I installed Tugeye’s in my royalex solo. Bought a kevlar reinforced bycicle cable lock for it - looked for the lock with the smalles “end” I could find. Ground down the “bushing?” or whatever at the end, until it will fit through the Tugeye. That locks the hull to whatever I want, including the rack which is also lockable to my truck. Not bolt cutter proof, but otherwise, it works. I made my own cable to use as an extension for the bike lock when the extra length is needed.

I suppose you could reverse the “process”. Buy the cable lock you want to use, and drill a hole to fit.

An alternative is to make your own cable lock that would be a permanent fixture on your boat. Go to Home Depot, buy whatever length of cable you want, and a couple of cable swadges (spelling?) - at least at my local HD, they will crimp the swage for you - just have them crimp a loop in one end only. Then run it through a hole in the boat (Tugeye, or PVC, or whatever method you wnat)and form the loop at the other end - either crimp the swage yourself if you have a tool, or just put it on a hard surface and bash the heck out of it with a big hammer.

Psychological method…

– Last Updated: Mar-10-08 12:51 PM EST –

You could try the "psychological method" that wildernesswebb used on a trip with me a few years ago.

He had to leave his canoe unsecured at the put in for about 30 minutes. He wrote & left a note on the canoe that read, "Didn't bring enough shotguns shells, went to store for more, back in a few minutes".

Boat was still there when we got back.


P.S. Nice to have several photos of your boat, and the serial number.....just in case it "walks off". Some people I know put their name & phone number in the boat; either in a highly visible location, or a hidden location. This assists in identification of the boat if it is stolen & later recovered.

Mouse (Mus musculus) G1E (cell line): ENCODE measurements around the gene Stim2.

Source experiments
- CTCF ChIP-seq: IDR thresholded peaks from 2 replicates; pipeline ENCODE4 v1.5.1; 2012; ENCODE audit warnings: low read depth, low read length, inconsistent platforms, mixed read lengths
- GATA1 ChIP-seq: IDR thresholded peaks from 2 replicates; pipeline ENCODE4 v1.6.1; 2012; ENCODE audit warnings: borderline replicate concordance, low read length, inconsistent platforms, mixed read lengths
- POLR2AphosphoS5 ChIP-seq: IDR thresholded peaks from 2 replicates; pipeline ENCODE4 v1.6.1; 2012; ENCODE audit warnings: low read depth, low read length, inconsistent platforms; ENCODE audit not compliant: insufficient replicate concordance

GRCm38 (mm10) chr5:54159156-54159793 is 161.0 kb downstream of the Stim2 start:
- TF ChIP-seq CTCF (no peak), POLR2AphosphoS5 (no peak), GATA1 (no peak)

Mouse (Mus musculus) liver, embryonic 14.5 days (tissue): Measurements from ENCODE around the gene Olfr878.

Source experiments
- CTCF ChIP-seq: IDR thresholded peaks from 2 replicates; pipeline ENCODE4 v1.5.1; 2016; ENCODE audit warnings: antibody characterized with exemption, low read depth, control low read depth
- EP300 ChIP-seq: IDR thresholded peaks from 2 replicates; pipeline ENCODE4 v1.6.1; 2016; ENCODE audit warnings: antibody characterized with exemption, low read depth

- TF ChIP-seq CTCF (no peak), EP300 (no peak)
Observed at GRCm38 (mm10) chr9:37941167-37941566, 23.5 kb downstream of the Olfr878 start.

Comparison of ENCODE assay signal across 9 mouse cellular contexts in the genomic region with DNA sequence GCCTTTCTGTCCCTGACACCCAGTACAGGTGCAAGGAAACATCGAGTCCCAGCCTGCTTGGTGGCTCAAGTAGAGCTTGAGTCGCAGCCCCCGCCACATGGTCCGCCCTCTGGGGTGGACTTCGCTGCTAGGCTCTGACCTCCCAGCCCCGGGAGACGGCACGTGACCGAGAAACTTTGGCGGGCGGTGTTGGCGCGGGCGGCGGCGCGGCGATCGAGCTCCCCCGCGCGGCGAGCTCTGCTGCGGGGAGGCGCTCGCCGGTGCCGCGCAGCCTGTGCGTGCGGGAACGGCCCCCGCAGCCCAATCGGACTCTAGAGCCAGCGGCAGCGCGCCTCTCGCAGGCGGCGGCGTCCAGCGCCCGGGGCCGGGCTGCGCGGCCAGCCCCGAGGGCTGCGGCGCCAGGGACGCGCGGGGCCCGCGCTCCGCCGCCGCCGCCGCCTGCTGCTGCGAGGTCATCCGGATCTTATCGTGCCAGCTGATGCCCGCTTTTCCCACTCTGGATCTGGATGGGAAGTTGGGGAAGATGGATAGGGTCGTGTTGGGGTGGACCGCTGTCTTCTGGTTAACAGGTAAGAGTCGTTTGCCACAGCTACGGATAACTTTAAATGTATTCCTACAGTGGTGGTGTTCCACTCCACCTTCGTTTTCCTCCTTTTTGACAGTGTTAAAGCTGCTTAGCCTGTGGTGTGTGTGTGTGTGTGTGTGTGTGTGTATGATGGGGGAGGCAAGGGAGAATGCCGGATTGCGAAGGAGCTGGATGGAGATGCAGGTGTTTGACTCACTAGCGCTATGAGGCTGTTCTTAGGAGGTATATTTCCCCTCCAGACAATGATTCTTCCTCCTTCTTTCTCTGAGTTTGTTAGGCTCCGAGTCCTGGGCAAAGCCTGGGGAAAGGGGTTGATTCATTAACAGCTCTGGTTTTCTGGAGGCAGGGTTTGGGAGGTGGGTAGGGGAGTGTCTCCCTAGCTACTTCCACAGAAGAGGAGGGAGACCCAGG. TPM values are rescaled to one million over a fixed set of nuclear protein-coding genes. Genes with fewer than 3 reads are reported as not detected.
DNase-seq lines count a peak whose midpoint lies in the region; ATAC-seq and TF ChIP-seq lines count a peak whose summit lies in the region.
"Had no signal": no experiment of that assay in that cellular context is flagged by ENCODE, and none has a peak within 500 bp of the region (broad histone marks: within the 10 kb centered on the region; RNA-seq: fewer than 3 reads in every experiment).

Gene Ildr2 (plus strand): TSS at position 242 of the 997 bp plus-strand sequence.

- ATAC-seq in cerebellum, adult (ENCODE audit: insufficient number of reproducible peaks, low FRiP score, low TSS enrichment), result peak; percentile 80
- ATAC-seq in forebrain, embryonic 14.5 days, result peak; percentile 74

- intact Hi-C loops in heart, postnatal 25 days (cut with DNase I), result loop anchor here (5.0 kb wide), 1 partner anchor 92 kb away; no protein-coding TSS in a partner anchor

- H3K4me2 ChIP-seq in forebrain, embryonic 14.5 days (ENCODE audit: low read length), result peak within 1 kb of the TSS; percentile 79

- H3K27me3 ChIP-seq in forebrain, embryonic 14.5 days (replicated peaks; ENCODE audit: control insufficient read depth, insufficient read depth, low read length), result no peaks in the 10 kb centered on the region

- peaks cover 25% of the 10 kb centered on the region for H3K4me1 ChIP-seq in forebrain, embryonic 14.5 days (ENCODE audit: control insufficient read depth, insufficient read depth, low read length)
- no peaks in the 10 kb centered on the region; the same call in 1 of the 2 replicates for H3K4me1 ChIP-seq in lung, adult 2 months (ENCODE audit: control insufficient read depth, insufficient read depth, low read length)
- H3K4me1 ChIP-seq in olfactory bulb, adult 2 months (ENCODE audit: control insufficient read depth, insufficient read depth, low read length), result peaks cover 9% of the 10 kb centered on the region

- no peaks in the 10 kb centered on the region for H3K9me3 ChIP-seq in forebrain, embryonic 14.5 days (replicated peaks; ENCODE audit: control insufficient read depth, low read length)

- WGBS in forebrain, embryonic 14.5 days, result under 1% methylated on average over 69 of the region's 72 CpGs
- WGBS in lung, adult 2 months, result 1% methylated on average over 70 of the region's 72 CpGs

Sticker it up!
Throw as many stickers on as you can.

  1. It may make the boat unattractive to theives.
  2. It’s easy to spot.
  3. Your friends might recognize it on someone elses vehicle.

also nice to keep it out of sight
to simply keep people out of it as well.

On one of our Wisconsin River trips last year we were talking out and going to a shuttle point and left my Kevlar Sundowner behind locked to a tree. When we came back there were two very large guys sitting in it ‘trying it out’ to see if the bucket seats were as comfortable as they looked.

There was no damage to the canoe, but after that we started looking for less obvious places to lock it up when we left.

Once upon a time

– Last Updated: Mar-10-08 1:44 PM EST –

Hakyak left his Coleman canoo at de takeout. When he got back thaar waar two Colemans....


out of sight, out of mind
knock on wood***

5 years and its never failed me.

If im unable to leave someone to watch over it while we shuttle cars, I just drag it about 5 yards back in the woods, and its barely, if at all visible.

Most theft is opportunity, and I guess out of sight does = out of mind. ive left my boats unattended for an hour or 2 at very busy public boat ramps/ river acesses and not had any probs thankfully